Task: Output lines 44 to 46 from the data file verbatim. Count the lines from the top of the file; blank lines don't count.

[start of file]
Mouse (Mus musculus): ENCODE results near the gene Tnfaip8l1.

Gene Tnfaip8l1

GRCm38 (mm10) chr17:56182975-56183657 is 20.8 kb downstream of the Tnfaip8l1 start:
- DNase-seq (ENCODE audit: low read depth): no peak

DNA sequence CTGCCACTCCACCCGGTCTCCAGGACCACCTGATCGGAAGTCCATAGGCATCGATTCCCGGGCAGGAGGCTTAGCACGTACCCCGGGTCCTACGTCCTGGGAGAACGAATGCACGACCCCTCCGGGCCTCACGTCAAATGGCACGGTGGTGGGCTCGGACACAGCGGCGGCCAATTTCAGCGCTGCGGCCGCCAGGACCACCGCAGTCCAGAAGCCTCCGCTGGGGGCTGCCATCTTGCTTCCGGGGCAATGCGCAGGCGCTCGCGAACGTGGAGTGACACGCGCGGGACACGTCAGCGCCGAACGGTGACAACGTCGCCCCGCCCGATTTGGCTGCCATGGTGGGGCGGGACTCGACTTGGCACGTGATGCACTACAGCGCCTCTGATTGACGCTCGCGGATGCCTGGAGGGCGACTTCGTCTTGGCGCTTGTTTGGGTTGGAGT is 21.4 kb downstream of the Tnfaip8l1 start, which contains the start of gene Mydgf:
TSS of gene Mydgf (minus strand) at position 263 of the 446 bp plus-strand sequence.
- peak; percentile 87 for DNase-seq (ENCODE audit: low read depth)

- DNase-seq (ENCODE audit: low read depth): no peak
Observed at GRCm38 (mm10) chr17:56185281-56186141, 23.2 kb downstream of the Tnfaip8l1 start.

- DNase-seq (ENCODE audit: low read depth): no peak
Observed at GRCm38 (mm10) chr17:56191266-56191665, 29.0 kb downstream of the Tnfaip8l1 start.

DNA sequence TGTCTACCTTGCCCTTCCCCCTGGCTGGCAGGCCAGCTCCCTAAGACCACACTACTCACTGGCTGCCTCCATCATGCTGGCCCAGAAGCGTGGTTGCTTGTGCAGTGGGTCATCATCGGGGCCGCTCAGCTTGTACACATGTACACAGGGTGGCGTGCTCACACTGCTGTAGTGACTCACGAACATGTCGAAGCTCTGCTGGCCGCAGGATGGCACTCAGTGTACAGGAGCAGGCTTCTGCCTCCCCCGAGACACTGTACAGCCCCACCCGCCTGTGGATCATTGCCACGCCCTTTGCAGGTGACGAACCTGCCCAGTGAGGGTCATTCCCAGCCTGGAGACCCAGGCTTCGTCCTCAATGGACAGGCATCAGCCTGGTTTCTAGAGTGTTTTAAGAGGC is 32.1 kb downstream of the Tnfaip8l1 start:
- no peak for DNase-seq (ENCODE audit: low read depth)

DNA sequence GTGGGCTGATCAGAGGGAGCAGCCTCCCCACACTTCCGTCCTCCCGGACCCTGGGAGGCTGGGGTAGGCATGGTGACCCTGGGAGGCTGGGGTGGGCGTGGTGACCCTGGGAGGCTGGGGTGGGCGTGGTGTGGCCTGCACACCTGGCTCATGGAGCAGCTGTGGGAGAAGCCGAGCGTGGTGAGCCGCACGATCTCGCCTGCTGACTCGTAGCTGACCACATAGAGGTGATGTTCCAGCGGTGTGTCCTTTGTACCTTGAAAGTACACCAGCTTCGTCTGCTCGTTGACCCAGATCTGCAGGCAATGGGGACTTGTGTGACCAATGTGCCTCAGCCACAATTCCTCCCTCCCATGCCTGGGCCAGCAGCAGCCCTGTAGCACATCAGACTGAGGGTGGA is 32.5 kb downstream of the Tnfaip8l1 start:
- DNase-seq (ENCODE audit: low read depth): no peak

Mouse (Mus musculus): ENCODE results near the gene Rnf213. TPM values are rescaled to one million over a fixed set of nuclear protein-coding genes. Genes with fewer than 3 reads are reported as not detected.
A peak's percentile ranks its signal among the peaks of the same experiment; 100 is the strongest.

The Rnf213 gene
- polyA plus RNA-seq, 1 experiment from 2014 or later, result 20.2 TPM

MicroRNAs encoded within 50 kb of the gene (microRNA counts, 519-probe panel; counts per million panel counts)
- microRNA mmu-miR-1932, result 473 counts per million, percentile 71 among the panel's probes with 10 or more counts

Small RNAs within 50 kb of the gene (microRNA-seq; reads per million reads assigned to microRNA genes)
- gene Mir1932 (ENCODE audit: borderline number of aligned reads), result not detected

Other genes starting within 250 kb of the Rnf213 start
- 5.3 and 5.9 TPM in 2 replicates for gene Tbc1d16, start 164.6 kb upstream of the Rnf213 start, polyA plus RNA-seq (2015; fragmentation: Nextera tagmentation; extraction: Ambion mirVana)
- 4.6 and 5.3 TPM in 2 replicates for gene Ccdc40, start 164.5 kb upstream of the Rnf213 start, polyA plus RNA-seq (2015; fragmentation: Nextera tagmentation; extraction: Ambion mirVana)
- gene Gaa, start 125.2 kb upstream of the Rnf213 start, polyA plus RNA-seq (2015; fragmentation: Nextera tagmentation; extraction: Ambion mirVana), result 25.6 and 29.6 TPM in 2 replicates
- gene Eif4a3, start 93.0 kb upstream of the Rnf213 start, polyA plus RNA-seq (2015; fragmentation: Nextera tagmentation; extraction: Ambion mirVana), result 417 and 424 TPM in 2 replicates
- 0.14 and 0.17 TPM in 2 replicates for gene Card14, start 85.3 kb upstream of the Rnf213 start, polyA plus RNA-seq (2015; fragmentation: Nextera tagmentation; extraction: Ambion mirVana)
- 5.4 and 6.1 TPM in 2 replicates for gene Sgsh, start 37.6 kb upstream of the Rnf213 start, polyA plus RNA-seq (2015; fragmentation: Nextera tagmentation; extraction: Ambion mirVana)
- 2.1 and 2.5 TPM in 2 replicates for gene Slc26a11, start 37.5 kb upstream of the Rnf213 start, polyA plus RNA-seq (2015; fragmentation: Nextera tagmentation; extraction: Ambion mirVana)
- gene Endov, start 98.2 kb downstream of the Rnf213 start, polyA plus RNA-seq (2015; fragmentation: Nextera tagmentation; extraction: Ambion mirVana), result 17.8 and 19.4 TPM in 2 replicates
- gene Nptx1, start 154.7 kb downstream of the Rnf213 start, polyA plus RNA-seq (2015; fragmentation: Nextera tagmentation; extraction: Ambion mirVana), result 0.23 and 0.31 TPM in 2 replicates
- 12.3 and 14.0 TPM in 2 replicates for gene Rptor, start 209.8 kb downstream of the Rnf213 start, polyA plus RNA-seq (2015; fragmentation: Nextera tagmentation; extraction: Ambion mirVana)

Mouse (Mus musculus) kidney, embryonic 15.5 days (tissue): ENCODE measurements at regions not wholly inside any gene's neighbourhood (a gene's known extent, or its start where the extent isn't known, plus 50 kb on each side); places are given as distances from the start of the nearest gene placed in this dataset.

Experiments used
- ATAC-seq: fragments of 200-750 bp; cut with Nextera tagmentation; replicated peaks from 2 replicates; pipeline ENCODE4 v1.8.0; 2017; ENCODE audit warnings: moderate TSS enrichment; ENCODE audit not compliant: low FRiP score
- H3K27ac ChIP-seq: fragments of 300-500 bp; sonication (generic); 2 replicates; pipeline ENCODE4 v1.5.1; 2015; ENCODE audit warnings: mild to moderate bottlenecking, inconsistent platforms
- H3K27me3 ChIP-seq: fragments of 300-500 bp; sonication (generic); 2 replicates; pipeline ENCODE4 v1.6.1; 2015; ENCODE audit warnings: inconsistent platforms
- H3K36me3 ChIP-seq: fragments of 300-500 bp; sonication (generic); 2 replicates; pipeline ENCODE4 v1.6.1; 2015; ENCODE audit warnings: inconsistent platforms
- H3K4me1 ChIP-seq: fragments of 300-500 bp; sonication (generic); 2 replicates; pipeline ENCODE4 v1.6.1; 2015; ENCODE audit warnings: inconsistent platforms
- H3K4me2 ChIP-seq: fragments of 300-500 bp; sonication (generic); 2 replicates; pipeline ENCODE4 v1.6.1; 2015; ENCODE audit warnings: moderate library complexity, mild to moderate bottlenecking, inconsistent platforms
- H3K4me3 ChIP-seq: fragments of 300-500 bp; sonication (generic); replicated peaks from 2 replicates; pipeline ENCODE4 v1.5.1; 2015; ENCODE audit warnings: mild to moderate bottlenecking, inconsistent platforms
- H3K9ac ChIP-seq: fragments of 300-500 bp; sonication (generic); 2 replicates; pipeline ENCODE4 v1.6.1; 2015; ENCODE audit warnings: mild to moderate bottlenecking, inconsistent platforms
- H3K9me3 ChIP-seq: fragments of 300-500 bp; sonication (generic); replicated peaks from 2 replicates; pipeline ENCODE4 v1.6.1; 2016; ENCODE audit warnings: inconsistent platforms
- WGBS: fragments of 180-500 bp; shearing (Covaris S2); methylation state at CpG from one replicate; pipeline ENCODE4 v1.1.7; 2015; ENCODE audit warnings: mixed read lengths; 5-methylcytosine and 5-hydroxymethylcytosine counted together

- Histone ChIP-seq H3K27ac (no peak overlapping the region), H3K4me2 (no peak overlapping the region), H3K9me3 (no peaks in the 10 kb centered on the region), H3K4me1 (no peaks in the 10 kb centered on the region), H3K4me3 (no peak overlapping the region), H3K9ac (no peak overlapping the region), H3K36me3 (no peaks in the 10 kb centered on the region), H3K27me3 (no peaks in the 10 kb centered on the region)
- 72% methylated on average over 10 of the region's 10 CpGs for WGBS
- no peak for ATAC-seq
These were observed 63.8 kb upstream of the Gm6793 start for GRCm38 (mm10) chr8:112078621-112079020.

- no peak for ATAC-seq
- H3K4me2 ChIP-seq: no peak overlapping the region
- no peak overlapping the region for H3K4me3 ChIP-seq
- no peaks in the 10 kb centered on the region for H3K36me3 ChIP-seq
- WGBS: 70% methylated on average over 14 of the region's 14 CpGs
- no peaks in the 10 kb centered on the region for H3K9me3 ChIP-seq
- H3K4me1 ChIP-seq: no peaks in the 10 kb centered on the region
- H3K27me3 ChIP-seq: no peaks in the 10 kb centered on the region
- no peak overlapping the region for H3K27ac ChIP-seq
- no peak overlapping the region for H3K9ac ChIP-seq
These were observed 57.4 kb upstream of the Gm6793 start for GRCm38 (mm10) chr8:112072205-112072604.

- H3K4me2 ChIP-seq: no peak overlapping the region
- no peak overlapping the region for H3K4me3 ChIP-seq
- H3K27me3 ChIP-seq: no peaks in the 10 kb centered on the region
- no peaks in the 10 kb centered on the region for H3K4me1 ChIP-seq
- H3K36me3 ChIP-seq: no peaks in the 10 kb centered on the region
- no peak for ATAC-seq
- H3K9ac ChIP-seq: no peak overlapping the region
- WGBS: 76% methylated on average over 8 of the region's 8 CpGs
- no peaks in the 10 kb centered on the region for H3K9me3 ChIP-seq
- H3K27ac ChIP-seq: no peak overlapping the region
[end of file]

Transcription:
- H3K9ac ChIP-seq: fragments of 300-500 bp; sonication (generic); 2 replicates; pipeline ENCODE4 v1.6.1; 2015; ENCODE audit warnings: mild to moderate bottlenecking, inconsistent platforms
- H3K9me3 ChIP-seq: fragments of 300-500 bp; sonication (generic); replicated peaks from 2 replicates; pipeline ENCODE4 v1.6.1; 2016; ENCODE audit warnings: inconsistent platforms
- WGBS: fragments of 180-500 bp; shearing (Covaris S2); methylation state at CpG from one replicate; pipeline ENCODE4 v1.1.7; 2015; ENCODE audit warnings: mixed read lengths; 5-methylcytosine and 5-hydroxymethylcytosine counted together